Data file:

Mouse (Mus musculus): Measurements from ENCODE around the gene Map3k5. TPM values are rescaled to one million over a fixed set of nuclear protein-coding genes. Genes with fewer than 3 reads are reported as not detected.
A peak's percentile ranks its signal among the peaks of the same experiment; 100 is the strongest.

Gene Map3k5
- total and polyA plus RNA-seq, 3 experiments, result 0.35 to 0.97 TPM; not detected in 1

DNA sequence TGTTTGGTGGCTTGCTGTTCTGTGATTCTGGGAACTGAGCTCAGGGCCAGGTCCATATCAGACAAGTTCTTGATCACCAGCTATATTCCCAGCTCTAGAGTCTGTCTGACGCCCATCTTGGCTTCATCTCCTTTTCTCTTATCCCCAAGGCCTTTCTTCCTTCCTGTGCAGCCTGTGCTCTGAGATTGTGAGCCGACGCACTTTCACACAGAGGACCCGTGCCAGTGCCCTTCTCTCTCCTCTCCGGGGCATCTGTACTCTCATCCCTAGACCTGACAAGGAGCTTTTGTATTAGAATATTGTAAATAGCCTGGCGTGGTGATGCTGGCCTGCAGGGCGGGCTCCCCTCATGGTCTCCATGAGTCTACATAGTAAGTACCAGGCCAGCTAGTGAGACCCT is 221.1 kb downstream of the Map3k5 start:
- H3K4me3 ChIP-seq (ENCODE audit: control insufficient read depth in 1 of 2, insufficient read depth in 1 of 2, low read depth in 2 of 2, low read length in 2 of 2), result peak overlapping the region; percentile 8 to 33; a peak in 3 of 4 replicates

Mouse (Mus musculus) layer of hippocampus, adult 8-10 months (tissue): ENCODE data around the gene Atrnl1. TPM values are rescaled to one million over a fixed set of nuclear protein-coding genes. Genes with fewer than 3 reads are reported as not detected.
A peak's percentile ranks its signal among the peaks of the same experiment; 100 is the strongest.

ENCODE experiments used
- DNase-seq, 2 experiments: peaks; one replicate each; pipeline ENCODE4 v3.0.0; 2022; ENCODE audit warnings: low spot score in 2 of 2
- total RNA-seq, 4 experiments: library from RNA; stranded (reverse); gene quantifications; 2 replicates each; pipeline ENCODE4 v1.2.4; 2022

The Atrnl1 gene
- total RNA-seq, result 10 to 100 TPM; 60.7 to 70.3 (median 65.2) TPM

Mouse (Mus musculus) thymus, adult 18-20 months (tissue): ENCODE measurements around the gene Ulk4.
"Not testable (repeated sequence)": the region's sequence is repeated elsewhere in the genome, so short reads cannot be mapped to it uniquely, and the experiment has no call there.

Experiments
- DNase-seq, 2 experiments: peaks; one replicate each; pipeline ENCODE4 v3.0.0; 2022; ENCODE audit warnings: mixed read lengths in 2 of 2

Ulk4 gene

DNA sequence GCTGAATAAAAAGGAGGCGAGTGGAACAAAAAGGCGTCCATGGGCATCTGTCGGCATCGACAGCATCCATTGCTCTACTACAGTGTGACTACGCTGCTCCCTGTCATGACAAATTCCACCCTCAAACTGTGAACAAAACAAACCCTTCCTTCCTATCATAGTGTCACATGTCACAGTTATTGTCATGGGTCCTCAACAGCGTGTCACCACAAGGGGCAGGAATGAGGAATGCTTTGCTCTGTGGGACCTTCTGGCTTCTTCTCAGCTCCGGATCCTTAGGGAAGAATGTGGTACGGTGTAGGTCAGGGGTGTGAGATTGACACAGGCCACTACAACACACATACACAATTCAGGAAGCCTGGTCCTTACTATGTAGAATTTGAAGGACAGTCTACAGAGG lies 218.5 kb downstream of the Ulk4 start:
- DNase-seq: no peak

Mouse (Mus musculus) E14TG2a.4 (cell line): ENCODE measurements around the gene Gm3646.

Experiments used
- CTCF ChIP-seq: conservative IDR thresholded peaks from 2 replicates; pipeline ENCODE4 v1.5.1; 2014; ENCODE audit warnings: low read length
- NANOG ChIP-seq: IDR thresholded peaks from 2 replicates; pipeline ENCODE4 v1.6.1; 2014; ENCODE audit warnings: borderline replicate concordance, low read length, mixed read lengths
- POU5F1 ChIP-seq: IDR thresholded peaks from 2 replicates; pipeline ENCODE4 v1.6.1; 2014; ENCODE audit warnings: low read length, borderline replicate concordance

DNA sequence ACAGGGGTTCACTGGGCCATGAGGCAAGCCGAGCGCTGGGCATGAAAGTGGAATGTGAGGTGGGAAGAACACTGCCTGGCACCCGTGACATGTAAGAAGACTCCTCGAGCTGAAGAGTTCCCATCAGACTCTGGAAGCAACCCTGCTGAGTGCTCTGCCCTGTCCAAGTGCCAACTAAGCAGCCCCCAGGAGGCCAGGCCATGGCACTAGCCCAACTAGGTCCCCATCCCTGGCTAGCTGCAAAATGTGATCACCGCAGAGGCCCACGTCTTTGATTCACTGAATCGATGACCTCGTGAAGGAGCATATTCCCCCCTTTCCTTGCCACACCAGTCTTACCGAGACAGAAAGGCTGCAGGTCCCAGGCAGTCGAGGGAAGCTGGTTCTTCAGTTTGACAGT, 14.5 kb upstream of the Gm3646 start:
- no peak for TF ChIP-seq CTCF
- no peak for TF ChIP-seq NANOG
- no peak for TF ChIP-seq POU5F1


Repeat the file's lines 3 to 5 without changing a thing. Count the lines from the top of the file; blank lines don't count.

Gene Map3k5
- total and polyA plus RNA-seq, 3 experiments, result 0.35 to 0.97 TPM; not detected in 1

DNA sequence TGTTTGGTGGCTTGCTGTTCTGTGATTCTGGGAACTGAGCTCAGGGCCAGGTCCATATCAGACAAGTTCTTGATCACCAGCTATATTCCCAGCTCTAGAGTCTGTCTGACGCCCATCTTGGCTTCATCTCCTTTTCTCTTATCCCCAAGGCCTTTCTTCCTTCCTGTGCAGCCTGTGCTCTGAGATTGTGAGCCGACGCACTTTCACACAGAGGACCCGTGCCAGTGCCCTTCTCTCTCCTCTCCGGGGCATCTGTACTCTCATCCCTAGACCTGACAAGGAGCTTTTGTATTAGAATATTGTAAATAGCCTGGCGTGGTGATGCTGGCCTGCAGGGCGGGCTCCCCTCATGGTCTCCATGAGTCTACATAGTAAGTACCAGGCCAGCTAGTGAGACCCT is 221.1 kb downstream of the Map3k5 start: